Address
Tröndlinring 7
04105 Leipzig
www.reformiert-leipzig.de


accessible to wheelchair users

 

Public transport
Tram line 1, 3, 4, 7, 12, 13, 15 (Goerdelerring stop)

Leipzig, forum thomanum

 

forum thomanum is an international education campus based on 800 years of musical tradition at St. Thomas’. »Faith, singing, learning« and cultural exchange are the focus of the teaching in the campus institutions. These comprise St. Thomas’ School, the boarding school of the Thomanerchor choristers, the kindergarten, the primary school and the church, the Lutherkirche. It is planned to create a middle school and a »musicaccademia«. The education campus will one day offer an education to more than 1,200 children and young people aimed at developing musical and linguistic skills and embedded in the Christian system of values, ensuring that many people of all ages are able to benefit from the rich musical tradition at St. Thomas’.


Addresses
Hillerstraße 7, 8
Sebastian-Bach-Straße 3
Ferdinand-Lassalle-Straße 25
04109 Leipzig
www.forum-thomanum.de


accessible to wheelchair users with assistance


Public transport
Tram line 1, 14 (Marschnerstraße stop)

Leipzig, Gewandhaus

 

The Gewandhaus Orchestra owes its name to the place where it first performed, the hall opened in 1781 above the cloth store of the building of the clothmakers’ guild (Gewandhaus) in the historic Neumarkt. Just over a century later, on 11 December 1884, the New Gewandhaus, designed by the architects Martin Gropius and Heinrich Schmieden was officially opened in the »music quarter« of the city, opposite the University Library, earning praise for its outstanding acoustic qualities and the visual appeal of its inspired architecture. On 20 February 1944, it was badly damaged in an air raid and never rebuilt; the burned-out, shored up ruins were eventually demolished in 1968. For 35 years, the Conference Hall at the Zoo served as the base for the Gewandhaus Orchestra until, on 8 October 1981, the (second) New Gewandhaus was inaugurated on Karl-Marx-Platz (now renamed Augustusplatz) after a construction period of four years. In addition to the large hall with seating for almost 2000, the building has a smaller hall seating around 500 which, following renovations at the end of 1997, was named the Mendelssohn Hall.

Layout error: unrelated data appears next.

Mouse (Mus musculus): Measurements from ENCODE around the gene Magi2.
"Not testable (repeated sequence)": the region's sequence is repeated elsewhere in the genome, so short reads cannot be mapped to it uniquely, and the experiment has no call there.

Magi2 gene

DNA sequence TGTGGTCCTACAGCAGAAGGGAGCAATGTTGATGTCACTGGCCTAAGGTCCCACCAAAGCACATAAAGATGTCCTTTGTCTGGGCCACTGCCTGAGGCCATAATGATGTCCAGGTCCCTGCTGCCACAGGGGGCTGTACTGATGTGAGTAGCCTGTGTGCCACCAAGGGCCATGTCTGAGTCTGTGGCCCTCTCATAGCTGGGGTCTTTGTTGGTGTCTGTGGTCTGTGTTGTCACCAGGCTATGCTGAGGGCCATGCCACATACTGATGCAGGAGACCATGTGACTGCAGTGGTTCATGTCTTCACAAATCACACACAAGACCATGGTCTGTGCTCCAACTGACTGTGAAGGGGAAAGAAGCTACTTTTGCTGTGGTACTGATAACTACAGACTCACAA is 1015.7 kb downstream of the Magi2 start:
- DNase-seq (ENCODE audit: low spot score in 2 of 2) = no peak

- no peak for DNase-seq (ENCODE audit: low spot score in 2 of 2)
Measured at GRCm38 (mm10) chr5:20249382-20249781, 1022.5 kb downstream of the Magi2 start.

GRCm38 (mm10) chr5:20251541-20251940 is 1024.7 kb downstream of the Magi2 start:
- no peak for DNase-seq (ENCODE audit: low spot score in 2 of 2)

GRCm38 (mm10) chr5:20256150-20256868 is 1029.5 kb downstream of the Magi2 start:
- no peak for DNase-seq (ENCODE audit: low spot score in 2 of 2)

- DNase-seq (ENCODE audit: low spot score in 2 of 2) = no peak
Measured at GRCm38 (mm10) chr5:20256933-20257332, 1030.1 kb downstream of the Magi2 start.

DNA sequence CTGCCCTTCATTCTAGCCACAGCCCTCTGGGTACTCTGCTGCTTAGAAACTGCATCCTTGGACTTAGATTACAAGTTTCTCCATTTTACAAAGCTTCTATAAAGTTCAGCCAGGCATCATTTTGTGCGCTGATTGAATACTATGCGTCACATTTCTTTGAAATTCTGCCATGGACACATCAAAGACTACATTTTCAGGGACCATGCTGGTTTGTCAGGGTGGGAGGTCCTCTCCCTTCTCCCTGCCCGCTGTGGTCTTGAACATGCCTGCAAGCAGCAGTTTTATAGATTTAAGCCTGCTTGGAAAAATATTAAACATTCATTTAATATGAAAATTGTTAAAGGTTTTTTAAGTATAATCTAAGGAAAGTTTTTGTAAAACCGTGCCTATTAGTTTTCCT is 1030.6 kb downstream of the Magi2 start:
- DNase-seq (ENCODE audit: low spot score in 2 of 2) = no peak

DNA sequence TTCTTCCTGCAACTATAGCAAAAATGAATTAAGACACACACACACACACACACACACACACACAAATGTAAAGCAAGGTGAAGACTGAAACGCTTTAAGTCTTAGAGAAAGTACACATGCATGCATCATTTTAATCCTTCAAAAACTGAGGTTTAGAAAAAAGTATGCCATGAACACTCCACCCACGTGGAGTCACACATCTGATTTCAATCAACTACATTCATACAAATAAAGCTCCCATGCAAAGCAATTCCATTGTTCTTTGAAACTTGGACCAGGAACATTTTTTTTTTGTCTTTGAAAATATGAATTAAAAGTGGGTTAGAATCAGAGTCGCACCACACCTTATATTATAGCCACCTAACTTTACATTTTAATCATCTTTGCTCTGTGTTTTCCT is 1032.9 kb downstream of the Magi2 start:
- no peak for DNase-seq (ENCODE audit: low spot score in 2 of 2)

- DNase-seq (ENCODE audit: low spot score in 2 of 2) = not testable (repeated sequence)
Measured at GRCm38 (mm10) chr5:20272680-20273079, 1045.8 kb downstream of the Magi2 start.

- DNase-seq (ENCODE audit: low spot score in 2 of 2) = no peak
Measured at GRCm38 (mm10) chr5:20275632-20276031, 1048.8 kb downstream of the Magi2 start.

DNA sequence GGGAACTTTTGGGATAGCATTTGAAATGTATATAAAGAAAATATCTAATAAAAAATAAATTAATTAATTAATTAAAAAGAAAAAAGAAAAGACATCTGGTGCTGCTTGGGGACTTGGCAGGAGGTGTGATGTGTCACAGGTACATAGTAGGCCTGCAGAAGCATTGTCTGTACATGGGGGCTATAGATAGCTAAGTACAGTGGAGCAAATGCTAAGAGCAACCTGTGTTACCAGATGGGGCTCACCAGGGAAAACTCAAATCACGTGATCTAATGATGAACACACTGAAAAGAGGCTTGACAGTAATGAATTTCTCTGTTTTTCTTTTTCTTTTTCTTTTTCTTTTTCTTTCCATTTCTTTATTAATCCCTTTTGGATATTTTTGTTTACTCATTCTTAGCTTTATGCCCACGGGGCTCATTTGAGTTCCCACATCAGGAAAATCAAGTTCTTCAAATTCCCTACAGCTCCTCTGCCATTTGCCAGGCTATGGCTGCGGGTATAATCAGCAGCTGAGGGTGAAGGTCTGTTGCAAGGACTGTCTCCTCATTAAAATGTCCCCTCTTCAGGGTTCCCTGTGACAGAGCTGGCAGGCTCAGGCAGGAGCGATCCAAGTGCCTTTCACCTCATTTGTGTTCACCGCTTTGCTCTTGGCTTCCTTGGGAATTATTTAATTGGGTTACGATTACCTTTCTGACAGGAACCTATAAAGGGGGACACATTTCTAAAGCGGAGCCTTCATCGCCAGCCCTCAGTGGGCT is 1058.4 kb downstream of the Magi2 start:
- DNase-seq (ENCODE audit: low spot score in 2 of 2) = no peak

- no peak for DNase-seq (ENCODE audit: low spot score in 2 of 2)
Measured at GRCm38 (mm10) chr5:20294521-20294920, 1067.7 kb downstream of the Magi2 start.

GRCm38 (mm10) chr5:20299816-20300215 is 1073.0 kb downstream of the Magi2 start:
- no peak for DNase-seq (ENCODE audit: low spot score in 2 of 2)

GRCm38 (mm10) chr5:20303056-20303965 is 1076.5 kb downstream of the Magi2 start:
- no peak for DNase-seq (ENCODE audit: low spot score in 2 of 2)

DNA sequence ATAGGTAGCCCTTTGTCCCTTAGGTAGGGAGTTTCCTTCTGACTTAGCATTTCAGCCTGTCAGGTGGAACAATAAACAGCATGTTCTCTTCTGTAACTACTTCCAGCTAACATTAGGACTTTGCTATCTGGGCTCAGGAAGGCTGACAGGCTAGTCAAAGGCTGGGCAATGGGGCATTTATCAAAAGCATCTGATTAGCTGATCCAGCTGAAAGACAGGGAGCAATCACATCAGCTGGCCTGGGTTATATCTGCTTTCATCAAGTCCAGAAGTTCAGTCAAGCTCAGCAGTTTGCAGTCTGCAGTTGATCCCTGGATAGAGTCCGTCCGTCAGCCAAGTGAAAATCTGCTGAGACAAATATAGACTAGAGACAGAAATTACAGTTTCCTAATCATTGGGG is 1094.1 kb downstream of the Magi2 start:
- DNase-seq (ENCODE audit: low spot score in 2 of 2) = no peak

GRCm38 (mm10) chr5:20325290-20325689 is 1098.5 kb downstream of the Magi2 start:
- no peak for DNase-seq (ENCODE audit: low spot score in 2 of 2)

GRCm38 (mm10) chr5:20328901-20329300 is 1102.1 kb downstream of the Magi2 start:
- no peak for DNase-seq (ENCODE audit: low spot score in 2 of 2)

Address
Augustusplatz 8
04109 Leipzig
www.gewandhaus.de


accessible to wheelchair users

 

Public transport
Tram line 4, 7, 15, 16 (Augustusplatz stop)

Leipzig, GRASSI Museum für Angewandte Kunst

 

The Grassimuseum is situated close to the city centre of Leipzig at the Johannisplatz (John’s Square). The museum was named after a wealthy Leipzig merchant whose inheritance made the construction of several buildings in Leipzig possible. The museum complex is not only home to the Museum für Völkerkunde (Museum of Ethnography) and the Museum für Musikinstrumente (Museum for musical instruments) but also to the Museum für Angewandte Kunst (Museum of Applied Arts). At the end of 2007, after extensive renovations, it reopened its doors with the first of altogether three new permanent exhibitions. Entitled »From Antiquity to Historicism«, this first exhibition, which covers 30 rooms, features the oldest holdings of the collection and takes visitors on a journey through 2,500 years of art history. At the end of January 2010, also the second exhibition, entitled »Asian Art. Impulses for Europe«, opened its doors; the third, »From Art Nouveau to the Present Day«, opened in March, 2012. Other attractions of the museum include changing special exhibitions and the GRASSI FAIR hosted every year on the last weekend of October.